Posts: 1,128

The eBooger - '92 Mazda MX3 EV Conversion
90 day: 71.7 mpg (US)

The Matrix - '07 Toyota Matrix XR Auto
90 day: 27.52 mpg (US)

Wee - '06 Suzuki DL650 VStrom
90 day: 50.35 mpg (US)
Thanks: 165
Thanked 238 Times in 145 Posts
A quick Ecomodder search:
Air Intake Restrictor with A-B test
  Reply With Quote
Old 12-29-2012, 03:46 AM   #8 (permalink)
Master EcoModder
 
vskid3's Avatar
 
Join Date: Jun 2008
Location: Texas
Posts: 353

Civic DX - '97 Honda Civic DX
90 day: 34.15 mpg (US)

GTO - '04 Pontiac GTO
90 day: 22.62 mpg (US)

Green Brick - '06 Ford Escape Hybrid
90 day: 31.93 mpg (US)
Thanks: 19
Thanked 41 Times in 38 Posts
Quote:
Originally Posted by mechman600 View Post
A quick Ecomodder search:
Air Intake Restrictor with A-B test
Frank sums it up quite well in that thread:
Quote:
Originally Posted by Frank Lee View Post
My gut tells me to feed it.

But it always says that. If I listen closer it also tells me that the throttle plate takes care of ALL the engine's intake restriction needs... and it's fully adjustable too!
Less air going in the engine will help, but you can do that with the throttle.
__________________
  Reply With Quote
The Following User Says Thank You to vskid3 For This Useful Post:
Daniel8171986 (12-29-2012)
Old 12-29-2012, 04:10 AM   #9 (permalink)
EcoModding Lurker
 
Join Date: Aug 2009
Location: Hamburg, New York
Posts: 95

Samantha - '94 Ford Ranger XL
90 day: 20.79 mpg (US)

Cassidy - '12 Chevrolet Silverado W/T 4x4
90 day: 15.47 mpg (US)
Thanks: 3
Thanked 6 Times in 5 Posts
Quote:
Originally Posted by RobertISaar View Post
couple of things to consider:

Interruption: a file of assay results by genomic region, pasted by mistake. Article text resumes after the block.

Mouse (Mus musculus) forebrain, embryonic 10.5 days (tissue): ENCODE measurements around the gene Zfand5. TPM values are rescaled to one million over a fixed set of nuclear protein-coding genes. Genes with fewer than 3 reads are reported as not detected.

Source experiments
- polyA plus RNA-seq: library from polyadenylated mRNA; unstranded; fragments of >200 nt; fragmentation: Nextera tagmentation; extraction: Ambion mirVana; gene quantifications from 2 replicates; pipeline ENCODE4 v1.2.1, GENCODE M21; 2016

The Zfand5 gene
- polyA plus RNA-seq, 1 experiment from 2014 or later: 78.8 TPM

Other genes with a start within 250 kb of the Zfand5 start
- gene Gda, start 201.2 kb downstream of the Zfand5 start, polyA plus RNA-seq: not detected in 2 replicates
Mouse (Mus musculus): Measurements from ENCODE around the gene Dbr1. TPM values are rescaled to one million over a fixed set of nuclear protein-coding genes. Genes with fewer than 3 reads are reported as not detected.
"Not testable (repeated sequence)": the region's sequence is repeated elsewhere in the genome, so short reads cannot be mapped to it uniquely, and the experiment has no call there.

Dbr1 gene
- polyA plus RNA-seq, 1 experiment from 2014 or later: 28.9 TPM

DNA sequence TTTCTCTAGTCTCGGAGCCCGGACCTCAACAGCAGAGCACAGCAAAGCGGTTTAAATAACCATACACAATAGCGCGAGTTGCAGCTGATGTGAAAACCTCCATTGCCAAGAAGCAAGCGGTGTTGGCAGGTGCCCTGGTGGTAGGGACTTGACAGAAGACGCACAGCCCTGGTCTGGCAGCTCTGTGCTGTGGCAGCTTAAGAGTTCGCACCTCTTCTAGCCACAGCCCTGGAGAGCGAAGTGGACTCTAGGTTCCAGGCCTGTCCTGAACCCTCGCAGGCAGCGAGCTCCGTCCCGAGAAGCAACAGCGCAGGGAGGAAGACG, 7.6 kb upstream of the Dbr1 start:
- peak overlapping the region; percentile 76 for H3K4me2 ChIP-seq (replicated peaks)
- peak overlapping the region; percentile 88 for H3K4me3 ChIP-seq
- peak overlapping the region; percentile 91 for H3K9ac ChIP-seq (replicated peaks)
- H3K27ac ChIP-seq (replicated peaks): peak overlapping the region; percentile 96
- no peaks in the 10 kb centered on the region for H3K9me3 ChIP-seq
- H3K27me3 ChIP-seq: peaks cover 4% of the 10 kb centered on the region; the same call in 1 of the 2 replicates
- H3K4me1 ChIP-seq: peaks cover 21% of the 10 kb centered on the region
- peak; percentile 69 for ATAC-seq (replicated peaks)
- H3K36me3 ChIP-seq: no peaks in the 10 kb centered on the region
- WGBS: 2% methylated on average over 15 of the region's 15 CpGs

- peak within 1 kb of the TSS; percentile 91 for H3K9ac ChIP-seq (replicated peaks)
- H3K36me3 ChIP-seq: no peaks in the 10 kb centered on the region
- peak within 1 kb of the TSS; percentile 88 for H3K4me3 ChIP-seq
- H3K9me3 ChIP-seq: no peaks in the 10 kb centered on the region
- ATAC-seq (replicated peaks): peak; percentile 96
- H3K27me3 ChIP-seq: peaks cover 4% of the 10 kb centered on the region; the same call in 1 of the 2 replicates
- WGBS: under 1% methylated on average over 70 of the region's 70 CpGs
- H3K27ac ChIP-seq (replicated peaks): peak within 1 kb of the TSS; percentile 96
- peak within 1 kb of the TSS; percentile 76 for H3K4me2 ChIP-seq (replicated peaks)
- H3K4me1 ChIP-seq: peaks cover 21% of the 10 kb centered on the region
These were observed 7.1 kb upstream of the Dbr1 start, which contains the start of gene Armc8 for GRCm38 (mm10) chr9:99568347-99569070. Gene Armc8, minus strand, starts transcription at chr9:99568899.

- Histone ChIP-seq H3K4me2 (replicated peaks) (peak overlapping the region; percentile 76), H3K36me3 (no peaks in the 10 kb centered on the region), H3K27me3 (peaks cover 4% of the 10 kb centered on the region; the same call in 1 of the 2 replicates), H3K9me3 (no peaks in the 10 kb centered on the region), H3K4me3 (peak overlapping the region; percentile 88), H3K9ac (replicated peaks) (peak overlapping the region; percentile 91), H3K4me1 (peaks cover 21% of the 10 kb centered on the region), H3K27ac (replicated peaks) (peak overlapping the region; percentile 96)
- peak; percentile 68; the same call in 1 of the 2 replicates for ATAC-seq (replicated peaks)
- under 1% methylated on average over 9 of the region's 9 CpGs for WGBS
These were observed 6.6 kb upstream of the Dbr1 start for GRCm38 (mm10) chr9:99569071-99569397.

how is your ECM measuring airflow? MAF or speed-density?

if you alter the VE via intake changes so that less air is entering the engine for a given RPM and manifold pressure, the MAF system will adapt, since it only measures airmass, but a speed-density engine would actually run richer due to the ECM thinking more air is entering the engine than reality. the O2 sensor will allow for it to adapt eventually, but until then, you'll actually lose fuel efficiency.
That seems completely logical to me. Wonder if it would be worth running a larger intake to lean the mix out a little?
  Reply With Quote
Old 12-29-2012, 04:15 AM   #10 (permalink)
Master EcoModder
 
RobertISaar's Avatar
 
Join Date: Jul 2012
Location: camden, MI
Posts: 288

MC SBX - '95 Chevrolet Monte Carlo LS
Last 3: 29.75 mpg (US)
Thanks: 4
Thanked 38 Times in 31 Posts
keep in mind, i'm referring to being able to effectively change the volumetric efficiency of the engine.... changing anything upstream of the throttle usually won't qualify/have enough of an effect. sure, you could (for example) suck hotter air and have the air be less dense, but air temp is also factored into both speed-density and MAF.

__________________
  Reply With Quote
Reply  Post New Thread

Thread Tools





Powered by vBulletin® Version 3.8.7
Copyright ©2000 - 2014, vBulletin Solutions, Inc.
Content Relevant URLs by vBSEO 3.5.2
All content copyright EcoModder.com